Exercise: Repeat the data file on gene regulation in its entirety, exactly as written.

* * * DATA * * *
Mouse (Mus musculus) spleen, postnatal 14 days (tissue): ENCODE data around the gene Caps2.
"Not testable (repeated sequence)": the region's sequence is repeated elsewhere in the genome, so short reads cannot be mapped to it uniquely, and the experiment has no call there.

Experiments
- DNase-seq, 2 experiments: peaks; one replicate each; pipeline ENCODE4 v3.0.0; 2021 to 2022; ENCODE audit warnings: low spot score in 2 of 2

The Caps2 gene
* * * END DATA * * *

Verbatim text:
Mouse (Mus musculus) spleen, postnatal 14 days (tissue): ENCODE data around the gene Caps2.
"Not testable (repeated sequence)": the region's sequence is repeated elsewhere in the genome, so short reads cannot be mapped to it uniquely, and the experiment has no call there.

Experiments
- DNase-seq, 2 experiments: peaks; one replicate each; pipeline ENCODE4 v3.0.0; 2021 to 2022; ENCODE audit warnings: low spot score in 2 of 2

The Caps2 gene